Swing and Jive are Different
by Harold & Meredith Sears
In Round Dancing, we don't distinguish clearly between Swing and Jive. For the most part, we use International Jive figures, and we refer to the rhythm as Jive, but we often dance these figures to a slower Swing tempo (maybe 25–35 measures per minute), rather than to the faster Jive tempo (35–45 measures per minute). Many of these figures (think Link Rock) are written to span a measure and a half with a rock, recover, and two triples or chasses (1, 2, 3 and, 4; 1 and, 2). Another group of figures (e.g., Lindy Catch) spans two measures (1, 2, 3 and, 4; 1, 2, 3 and, 4). We don't think of Swing and Jive as different rhythms---if it's Swing, we dance more slowly, and if it's Jive we do the same thing faster. But there are some recognizable features that will make a dance more swingy or more jivey.
The steps in Swing travel a little more than in Jive. During the "rock, recover," you can step apart, but even in Swing, maintain a little forward poise, and in Jive don't really step back at all. Do move your foot back. Do let the heel kiss the floor (dance ball-flat). But don't put weight into that heel---don't let your upper body come over that heel. In a Jive especially, you don't have time to move your body back and forth. Let your feet take the steps, but keep your body centered and still. The rock step is not so much a step back as a push directly into the recover step.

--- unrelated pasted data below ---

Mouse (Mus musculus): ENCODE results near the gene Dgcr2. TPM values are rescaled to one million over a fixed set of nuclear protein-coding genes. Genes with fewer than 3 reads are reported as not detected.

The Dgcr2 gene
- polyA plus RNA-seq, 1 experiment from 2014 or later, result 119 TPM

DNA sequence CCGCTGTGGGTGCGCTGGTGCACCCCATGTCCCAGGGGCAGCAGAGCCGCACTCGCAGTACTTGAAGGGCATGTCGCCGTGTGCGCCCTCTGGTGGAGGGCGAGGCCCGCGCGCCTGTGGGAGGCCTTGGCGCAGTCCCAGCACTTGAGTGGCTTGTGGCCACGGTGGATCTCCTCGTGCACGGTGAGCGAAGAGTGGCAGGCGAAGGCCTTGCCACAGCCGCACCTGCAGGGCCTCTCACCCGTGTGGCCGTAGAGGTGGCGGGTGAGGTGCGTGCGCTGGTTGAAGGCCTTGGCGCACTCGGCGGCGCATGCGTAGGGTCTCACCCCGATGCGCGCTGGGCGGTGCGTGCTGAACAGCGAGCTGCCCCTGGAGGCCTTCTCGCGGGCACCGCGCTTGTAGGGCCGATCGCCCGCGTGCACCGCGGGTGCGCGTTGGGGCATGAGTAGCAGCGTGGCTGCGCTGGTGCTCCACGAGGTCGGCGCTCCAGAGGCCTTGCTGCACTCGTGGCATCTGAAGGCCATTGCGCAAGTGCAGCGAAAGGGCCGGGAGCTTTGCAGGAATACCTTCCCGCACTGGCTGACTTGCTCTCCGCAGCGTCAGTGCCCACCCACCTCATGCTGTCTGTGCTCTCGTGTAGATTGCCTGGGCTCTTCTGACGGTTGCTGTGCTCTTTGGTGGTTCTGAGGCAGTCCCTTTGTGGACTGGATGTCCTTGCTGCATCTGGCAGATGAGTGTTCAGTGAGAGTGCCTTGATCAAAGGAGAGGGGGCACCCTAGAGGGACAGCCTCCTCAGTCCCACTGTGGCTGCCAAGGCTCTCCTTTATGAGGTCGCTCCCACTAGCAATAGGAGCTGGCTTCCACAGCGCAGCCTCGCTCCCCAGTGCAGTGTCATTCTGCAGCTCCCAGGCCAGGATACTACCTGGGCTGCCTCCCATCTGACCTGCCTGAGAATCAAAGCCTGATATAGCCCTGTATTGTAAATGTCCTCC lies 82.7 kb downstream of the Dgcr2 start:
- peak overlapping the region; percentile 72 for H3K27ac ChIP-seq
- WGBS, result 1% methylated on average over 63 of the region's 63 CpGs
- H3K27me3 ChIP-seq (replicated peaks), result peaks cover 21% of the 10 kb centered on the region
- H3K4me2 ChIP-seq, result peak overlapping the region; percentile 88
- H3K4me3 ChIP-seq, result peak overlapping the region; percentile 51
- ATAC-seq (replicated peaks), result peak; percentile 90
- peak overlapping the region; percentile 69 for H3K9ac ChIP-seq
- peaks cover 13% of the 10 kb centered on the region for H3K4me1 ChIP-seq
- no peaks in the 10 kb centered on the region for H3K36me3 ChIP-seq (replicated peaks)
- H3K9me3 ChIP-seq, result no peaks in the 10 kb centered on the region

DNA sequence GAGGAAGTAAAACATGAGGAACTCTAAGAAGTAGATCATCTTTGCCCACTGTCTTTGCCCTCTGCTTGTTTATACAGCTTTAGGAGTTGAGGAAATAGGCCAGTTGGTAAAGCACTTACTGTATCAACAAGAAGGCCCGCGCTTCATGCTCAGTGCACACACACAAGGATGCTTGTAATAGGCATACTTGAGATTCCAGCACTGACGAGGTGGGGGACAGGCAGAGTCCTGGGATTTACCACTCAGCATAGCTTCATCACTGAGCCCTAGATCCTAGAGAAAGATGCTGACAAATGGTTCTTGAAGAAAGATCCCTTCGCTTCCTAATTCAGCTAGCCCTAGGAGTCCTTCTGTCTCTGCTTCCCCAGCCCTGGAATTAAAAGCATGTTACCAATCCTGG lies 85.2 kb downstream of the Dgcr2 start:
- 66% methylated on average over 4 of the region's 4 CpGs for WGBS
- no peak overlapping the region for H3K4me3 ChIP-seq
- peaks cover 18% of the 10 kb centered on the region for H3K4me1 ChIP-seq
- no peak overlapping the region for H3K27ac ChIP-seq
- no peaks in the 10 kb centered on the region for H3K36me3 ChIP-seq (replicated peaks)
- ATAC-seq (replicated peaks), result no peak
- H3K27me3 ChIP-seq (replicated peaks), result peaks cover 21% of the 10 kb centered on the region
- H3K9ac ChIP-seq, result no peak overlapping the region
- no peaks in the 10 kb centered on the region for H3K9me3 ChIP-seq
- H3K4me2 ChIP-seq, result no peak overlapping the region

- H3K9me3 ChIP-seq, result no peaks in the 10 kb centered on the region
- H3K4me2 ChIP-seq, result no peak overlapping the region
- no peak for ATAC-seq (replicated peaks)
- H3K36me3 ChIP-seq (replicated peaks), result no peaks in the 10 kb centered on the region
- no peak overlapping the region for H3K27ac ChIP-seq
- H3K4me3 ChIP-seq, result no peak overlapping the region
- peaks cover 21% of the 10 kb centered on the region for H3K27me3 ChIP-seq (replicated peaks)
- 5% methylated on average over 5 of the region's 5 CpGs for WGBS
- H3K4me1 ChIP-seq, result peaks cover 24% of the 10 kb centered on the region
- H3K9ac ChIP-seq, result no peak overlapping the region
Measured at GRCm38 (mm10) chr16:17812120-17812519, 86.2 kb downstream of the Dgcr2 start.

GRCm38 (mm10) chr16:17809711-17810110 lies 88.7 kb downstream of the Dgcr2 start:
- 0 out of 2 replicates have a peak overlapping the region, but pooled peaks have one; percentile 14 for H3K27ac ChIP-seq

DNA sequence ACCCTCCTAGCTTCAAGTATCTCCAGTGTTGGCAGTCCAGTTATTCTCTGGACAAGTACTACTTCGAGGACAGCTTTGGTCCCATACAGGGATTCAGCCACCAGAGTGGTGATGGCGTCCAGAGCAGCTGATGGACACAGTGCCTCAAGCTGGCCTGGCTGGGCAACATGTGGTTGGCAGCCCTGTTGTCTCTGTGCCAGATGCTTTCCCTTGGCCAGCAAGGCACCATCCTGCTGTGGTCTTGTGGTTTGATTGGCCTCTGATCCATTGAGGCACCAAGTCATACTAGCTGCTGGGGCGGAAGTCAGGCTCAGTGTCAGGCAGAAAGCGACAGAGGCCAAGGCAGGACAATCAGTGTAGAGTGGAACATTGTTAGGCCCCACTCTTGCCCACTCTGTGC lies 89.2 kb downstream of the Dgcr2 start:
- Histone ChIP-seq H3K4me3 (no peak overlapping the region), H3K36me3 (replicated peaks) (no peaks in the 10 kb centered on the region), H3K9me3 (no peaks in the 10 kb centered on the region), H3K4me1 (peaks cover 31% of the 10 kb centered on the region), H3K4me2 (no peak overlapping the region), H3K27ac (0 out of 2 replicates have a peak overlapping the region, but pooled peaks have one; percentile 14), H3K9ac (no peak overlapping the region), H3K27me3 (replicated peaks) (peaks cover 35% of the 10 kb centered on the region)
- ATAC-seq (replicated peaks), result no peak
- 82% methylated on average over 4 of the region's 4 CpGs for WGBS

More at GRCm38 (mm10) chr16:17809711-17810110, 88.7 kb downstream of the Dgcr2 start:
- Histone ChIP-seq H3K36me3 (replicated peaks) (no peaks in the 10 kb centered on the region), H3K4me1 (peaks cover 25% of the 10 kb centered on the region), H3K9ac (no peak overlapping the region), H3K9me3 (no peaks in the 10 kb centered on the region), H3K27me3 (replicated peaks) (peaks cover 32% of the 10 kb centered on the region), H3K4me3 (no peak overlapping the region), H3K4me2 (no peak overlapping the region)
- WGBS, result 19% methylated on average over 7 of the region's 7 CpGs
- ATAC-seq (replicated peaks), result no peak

The timing of the chasse is a little different. In Swing, we divide the split beat more evenly and dance the "1 and, 2" with the "1" and the "and" each taking 1/2 beat. In Jive, we let the "1" take more of that quicker beat. We describe the timing as "1 ah, 2," and we let the "1" take 3/4 of the beat and the "ah" only 1/4, a very brief step indeed.
In Jive, our steps should be smaller. In Swing, we chasse with a side/close, side (1 and, 2). In Jive, we should chasse more in place with a step/step, side (1 ah, 2). In Jive, we dance more under the body. We travel less.
Jive has more knee action than Swing has. Instead of dancing a chasse "1 ah, 2," insert another little "ah" count in front of each chasse, and in that moment, lift the free knee and point that foot straight down, parallel to the supporting leg. The chasse becomes knee/step/step, side (ah 1 ah, 2). You might get a little of the feel of peddling a bicycle---lift one knee and press with the other foot.
This knee action gives Jive a slight but somewhat sharp vertical bounce that you don't see in Swing. Where the Swing bounce has a scooping, sideways component, a swinging of the hips, the Jive bounce is more hoppy and in place. Again, this Jive bounce is in the knees, definitely not in the upper body and arms. Don't thrash about. As you raise one knee, straighten the supporting knee a little. As you step, soften that knee. These actions/reactions become a springiness that translates into small hops or scoots on the side steps. You might think that a bounce would demand more work, but it actually comes out of a natural body resonance that you would have to work to control if you didn't want it, so using the Jive bounce is actually less tiring.
Finally, in Swing, our steps can all be taken ball-flat, but in Jive we will be more up on the balls of our feet and we will probably take some steps ball-only. Especially the first step of each chasse will be ball only. Dance "knee/ball/ball-flat, ball-flat, (ah 1 ah, 2). Swing is easy-going and lazy. We swing apart and together, to the left and right. We travel. Jive is peppy, bouncy, and up-and-down in place.
A version of this article was published in the
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